I kind of jumped the gun and opened one of the TSBs. It was not all that carbonated but it tasted like beer. It was surprisingly clear as I thought it would be more cloudy. I also chilled and opened one of the wee heavies and found that it was decent but there some stuff going on. First, it has a very fruity (banana and pear) flavor to it; meaning that I might have not aerated the beer enough. On the other had, fruity flavors are also desired in some styles. The fruity flavors are usually becuase of esters which are a byproduct of the fermentable sugars and the yeast. Second, it might be that these flavors will develop into more cheesy flavors which means I picked up some sort of infection along the way. Finally, I think it probably needs more time to mellow. Heavy brews (7% abv) usually need a lot of time to mellow. The flavors involved need time to meld together. I hope it is the third reason.

I also bought more whole leaf Willamette hops at HomeBrew Adventures (1 oz. about $1.50). The guys there let me crush different types fo leaf hops to figure out which aroma I liked the most. I am planning on dryhopping the American Pale Ale I made this last Friday. Maybe in a couple a week or two I'll transfer that brew.

Monday, January 09, 2006

American Pale Ale in the fermentor

7 lbs of Light DME
1/2 lb of Carapils
1/2 lb of Crystal 20
1.5 oz. Cascade Hops for Bittering
1 tsp Irish Moss
1 oz Willamette Hops for flavoring
1 oz Willamette Hops for aroma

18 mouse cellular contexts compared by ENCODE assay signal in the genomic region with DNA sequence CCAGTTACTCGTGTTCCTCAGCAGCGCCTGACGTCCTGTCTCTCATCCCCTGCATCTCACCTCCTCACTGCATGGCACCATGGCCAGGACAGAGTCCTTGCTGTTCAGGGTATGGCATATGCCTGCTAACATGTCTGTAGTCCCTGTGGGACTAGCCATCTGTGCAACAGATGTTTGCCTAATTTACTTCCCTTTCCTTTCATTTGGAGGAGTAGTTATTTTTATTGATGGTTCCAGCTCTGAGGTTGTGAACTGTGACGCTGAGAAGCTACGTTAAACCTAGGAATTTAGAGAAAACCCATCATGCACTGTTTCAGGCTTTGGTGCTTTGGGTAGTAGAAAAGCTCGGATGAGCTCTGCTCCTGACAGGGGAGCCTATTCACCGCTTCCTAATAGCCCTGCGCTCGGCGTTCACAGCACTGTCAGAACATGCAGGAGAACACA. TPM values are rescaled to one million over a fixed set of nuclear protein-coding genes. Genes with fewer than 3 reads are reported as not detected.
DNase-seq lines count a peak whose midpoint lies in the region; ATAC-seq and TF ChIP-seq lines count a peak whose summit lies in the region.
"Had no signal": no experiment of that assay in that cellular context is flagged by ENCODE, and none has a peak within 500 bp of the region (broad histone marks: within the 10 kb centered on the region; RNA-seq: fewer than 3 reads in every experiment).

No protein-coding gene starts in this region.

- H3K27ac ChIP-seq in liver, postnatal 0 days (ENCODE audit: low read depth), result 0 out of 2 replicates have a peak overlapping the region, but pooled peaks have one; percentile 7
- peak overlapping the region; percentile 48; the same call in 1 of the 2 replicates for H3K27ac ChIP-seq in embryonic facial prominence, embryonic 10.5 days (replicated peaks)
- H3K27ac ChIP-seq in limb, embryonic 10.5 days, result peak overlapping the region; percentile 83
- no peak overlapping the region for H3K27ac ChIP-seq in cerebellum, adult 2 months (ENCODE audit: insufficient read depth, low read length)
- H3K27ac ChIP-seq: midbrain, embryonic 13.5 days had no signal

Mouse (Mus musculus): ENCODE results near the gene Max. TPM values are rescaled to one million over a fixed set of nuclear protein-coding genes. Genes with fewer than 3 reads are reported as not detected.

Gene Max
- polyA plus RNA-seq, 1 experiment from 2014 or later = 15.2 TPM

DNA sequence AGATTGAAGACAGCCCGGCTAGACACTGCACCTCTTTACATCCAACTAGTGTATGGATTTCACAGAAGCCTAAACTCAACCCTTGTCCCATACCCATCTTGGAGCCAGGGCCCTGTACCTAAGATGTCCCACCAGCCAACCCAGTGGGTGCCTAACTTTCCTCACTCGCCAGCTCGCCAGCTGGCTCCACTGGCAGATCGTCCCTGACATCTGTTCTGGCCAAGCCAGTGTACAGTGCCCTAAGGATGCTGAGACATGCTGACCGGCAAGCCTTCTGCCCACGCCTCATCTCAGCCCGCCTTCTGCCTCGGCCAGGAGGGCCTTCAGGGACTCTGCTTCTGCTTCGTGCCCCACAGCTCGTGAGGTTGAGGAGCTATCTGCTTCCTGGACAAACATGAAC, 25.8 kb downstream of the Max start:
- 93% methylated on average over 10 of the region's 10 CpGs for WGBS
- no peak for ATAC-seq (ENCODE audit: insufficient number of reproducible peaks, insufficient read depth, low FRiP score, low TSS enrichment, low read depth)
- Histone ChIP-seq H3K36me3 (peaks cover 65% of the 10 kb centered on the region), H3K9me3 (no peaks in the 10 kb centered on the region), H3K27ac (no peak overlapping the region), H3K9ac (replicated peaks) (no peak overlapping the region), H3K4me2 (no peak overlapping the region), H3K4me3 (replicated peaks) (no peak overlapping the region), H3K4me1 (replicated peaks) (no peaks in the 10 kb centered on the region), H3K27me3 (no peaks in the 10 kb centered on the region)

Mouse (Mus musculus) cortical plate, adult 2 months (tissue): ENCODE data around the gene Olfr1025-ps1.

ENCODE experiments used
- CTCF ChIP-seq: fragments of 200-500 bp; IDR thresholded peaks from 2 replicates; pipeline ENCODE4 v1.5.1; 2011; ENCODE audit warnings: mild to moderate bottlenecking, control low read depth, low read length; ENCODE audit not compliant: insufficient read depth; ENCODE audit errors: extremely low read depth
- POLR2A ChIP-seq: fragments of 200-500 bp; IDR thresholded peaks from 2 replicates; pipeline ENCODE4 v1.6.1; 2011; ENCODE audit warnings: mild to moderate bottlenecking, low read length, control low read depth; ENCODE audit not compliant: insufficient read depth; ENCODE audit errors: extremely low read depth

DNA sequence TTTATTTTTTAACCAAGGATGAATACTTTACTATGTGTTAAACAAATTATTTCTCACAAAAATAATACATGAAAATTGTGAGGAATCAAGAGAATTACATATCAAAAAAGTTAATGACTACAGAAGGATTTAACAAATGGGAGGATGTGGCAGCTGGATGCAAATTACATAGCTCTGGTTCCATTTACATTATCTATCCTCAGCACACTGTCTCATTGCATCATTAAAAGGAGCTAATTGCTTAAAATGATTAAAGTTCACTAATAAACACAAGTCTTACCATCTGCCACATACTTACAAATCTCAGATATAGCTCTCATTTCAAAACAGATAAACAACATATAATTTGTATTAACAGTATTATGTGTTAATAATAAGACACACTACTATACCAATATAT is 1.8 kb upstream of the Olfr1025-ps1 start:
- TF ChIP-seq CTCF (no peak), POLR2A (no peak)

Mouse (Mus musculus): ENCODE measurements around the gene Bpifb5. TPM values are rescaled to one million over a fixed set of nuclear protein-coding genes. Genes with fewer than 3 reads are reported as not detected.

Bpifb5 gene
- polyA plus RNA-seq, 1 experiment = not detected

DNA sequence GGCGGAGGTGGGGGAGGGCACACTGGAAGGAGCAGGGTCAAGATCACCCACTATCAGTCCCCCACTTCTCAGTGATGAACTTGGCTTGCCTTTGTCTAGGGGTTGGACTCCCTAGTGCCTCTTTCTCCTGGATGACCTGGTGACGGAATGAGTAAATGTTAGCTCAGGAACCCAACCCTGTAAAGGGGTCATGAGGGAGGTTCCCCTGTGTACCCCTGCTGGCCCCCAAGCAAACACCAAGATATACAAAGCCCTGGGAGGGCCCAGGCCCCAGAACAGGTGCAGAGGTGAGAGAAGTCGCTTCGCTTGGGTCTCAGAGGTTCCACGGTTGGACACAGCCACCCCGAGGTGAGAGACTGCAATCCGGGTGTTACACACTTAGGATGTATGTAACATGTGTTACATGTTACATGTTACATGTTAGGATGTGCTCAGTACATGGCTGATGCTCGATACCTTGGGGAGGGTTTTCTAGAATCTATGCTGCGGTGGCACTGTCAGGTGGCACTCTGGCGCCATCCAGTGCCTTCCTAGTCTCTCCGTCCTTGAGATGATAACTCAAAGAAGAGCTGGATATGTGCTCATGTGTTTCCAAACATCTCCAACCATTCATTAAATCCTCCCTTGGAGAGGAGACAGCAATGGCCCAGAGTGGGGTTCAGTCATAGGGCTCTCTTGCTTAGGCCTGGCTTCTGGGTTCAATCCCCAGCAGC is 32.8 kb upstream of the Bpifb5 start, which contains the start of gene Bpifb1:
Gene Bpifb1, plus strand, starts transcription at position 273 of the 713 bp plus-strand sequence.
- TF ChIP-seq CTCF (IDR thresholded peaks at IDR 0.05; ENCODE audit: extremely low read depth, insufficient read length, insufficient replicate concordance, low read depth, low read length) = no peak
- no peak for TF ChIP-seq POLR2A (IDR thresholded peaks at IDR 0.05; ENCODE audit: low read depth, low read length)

This wort tasted pretty good before I added the yeast. A couple of things I did different was that I steeped the specialty grains for 30 minutes in about 1.5 gallons (heated to 165 F). After the 30 minutes I put the spent grains in a strainer and poured hot water (about 2 quarts) over them in a process I will call faux sparging. During the steep, I had mixed the DME into about 1.5 gallons of cold water. I merely dumped the DME into the hot wort in liquid form. I am not sure if this was better but it took some of the stress out of dumping that much DME into hot water.

I also added the Cascade boil at the initial boil then added flavoring Willamette hops 45 minutes into the boil then again 60 minutes into the boil. The last set of Willamette hops took the boil for 2 minutes and should provide a nice aroma. I am thinking of stopping by the local homebrew store (LHBS) to buy another ounce of hops to dryhop the beer once I transfer it to the conditioning vessel.

The original gravity was 1.058 (1/7/06). Should be a good beer.

Saturday, January 07, 2006

Bottled the Wee Heavy

I bottled the Wee Heavy last night. The FG was a bit on the high side (1.018) ; the a.b.v. is about 7%. I am still working on learning how to bottle. I picked up a new tip via the homebrew forums. This time I bottled over the dishwasher door. This makes for less sticky beer on the floor. The big mistake I made this time however was that I tightened the spicket too much and blew out the gasket. I had to speed bottle because the spicket was leaking all over the place. Hopefully I didn't pick up any nasties. The leaky spicket also made for a low yeild, a little less than 2 cases.

Thursday, January 05, 2006

Bottling Day and Transferred the malty ale

Today I bottled the Thomas Valley Special Bitter. The gravity at bottling time was 1.010 and the yeild was about 21 large (c. 22 ounce bottles) and 8 1/2 twelve ounce bottles.

I used a 3/4's cup of corn sugar for priming. I really disliked the bottling process. It is a very messy. I hope to streamline it in the future but I'm not sure how exactly I'll can make the process more efficient.

I also transferred the malty ale to a secondary, for conditioning. I dry hopped it with a 1/2 ounce of Saaz pelletized hops. The gravity of the malty ale at transfer time was 1.009, a very respectable gravity.